Point being if you think you might like an RX8, but are a little intimidated you should look at the modern version of the 9S Oversize. Rossi makes a nice forgiving ski that probably has enough performance for you. Even though they call it a "race" ski on the web site, it's a pussy cat, not a panther.
post #36 of 46
Quote:
Originally Posted by Supra View Post
How do you find the RX8's ability to plow through crud and loose or built up snow? I certainly want a sporty ski but I don't want to compromise the ability to ski all day long...
I always thought it was great in these conditions, especially considering its relatively narrow width.
post #37 of 46
Quote:
Originally Posted by Buckwild View Post
I haven't skied the Tornado's specifically but have found for my wieght most Salomons are too soft and need to be skied in the longest lengths.
Just a note: the X-Wing line is nothing like any other Salomon ski ever made. Nothing. Light, lively, holds an edge, very nice ski! The narrower ones tend to have an issue at higher speeds IME, but for this level skier should be fine. I thought the Fury was a great ski!
post #38 of 46
Quote:
Originally Posted by Supra View Post
Actually, speed was one of my concerns with the Tornado's. I've read several reviews in which there were complaints about chattering tips, I also heard a couple complaints about edge hold. I think that's my dilemma, I want the forgiveness, edge hold and speed capability of the Z9's but I also want the liveliness and sportiness of the Tornado's.

Does anyone know if the Tornado's are meant to be skied long? I've heard conflicting suggestions. I was planning to purchase a 170 on either ski...
It depends on what you mean by "speed". As I recall (it's been a year since I skied them), they were quite nice up to 35mph or so. That's pretty fast for an advanced intermediate.
post #39 of 46
Thread Starter 
Do the Tornado's need to be skied long? Would I be okay in a 170?
post #40 of 46
You'll be fine.

SJ
post #41 of 46
I agree. The 170 is fine.
post #42 of 46
Thread Starter 
Question, I saw a pair of second hand (demo) Tornado's w/ Z10 bindings mounted directly to the ski instead of the Smartrak Prolink binding mount. Would this be an advisable set-up?

(New Tornado's come with Z12 bindings...)


post #43 of 46
I would think at your level that binding set up is fine.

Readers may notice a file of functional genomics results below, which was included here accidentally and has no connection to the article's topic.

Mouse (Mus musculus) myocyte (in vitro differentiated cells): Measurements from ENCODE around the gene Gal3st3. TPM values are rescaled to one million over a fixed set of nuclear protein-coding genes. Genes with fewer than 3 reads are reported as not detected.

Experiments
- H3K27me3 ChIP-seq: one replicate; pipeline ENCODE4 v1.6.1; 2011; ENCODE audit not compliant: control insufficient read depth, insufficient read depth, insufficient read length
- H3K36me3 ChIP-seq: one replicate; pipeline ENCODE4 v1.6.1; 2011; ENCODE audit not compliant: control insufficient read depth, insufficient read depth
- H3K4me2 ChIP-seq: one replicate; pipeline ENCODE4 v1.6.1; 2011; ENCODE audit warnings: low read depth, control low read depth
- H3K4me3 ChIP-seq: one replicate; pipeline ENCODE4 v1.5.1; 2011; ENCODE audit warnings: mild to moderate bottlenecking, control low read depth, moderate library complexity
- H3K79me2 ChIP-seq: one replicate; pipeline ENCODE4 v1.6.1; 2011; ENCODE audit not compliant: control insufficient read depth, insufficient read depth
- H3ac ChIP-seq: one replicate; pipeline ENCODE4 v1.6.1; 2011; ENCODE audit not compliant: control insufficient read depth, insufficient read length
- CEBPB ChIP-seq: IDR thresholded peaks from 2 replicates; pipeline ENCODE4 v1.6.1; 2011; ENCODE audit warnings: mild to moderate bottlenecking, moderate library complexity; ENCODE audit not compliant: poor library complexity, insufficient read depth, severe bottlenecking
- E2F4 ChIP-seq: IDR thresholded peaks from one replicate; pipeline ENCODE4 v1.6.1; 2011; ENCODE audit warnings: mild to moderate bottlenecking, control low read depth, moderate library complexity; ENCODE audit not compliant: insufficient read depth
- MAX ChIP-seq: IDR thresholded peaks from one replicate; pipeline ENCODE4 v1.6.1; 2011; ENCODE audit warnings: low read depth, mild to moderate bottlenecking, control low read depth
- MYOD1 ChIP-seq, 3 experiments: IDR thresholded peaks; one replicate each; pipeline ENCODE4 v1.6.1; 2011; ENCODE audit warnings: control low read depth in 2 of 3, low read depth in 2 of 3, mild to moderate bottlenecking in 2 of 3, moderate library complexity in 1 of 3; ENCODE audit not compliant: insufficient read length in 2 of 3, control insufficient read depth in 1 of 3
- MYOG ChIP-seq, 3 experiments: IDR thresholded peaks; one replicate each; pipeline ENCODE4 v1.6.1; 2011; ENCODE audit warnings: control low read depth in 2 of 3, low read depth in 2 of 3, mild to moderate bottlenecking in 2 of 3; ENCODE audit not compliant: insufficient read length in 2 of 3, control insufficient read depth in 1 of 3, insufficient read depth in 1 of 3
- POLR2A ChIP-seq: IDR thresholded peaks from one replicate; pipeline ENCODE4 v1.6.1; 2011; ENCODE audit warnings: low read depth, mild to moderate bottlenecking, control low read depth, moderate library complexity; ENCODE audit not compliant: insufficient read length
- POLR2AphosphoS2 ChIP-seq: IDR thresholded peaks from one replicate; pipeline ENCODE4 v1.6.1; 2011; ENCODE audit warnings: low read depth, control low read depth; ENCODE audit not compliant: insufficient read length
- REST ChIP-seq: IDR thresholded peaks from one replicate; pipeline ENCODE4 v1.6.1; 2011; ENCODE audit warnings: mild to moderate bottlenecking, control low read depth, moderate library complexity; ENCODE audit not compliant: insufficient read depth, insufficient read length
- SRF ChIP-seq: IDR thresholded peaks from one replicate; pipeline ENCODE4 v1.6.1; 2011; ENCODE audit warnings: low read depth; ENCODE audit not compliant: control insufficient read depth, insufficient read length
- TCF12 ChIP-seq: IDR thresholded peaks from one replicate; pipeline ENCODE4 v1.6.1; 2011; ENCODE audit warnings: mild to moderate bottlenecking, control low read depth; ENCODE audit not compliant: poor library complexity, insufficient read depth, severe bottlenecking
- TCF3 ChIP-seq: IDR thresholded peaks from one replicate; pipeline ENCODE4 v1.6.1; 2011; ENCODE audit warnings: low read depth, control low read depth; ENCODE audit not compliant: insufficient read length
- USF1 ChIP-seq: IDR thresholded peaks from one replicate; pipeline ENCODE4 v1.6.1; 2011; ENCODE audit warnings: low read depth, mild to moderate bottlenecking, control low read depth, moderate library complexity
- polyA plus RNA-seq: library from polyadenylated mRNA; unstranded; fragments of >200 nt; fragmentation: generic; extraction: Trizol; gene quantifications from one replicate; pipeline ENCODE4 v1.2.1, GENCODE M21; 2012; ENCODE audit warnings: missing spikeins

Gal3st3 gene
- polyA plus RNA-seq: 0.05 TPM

post #44 of 46
Quote:
Originally Posted by Supra View Post
Do the Tornado's need to be skied long? Would I be okay in a 170?
I spent a considerable amount of time on the Tornado's across almost every condition imaginable.

At 210 LB and 6ft 2 I would not buy the 170, once you progress even a bit it will not be enough ski or edge.

Buy the 178, it skies short, it makes real quick transitions and it can be thrown around easily, therefore the extra 8 cm isn't going to phase you at all.

The Tornado is a Intermediate to advanced intermediate ski. Great ski to take you from advanced beginer all the way to advanced intermediate. Easy on the body, fun, zippy, light, holds a fair edge at moderate speeds, makes long and short turns well.

It starts a turn weak but finishes nice and strong propelling you to the next turn.

It performed best in softer snow, in icy hard conditions it was tentative to hold an edge unless pressured and ridden just right, even still there are better ice skis out there. AC30 would be one.

It is and will do all mountain but it's best performance came on blue runs with soft groomed snow. there it was pleasure to ride them.

It has a speed limit. This is not a ski for going fast on, I found it became unstable and difficult to engage solid carve turns going fast, rather it was a jumbled affair of control at speed.

would not be a bad choice but I would consider the Volkl AC30 to take you to a higher performance level.
post #45 of 46
Quote:
Originally Posted by Supra View Post
Have you ever had a chance to ski the Cyclones? I wonder how they would be for general versatility...?

I skied on the Cyclones last week at Okemo and absolutely loved them! If I was going to have a one ski quiver, (Tried that several times!), it would be the Cyclone. The conditions I ski in are 95% hard, groomed, man made snow. The narrow waisted Cyclone excels in that. For the few days I see fresh snow, or end of the season crud, I would make the Cyclones work without any problem.
post #46 of 46
I am also a mid-intermediate NE skier and have looked at similar skis - see my post in the member reviews forum. I really liked the Rossi Z9 until I tried the Magfire 10. I thought the Rossi was awesome, but the Mag 10 is just a bit more stout, a bit more edge grippy (great english, I know), and beefier which is great when the trails join and you get those snowy-icy crud humps.

Bottom line - I would be happy with either, but the skightly beefier Mag 10 I like a little better. Mind you, they do not have the same "feel" under foot.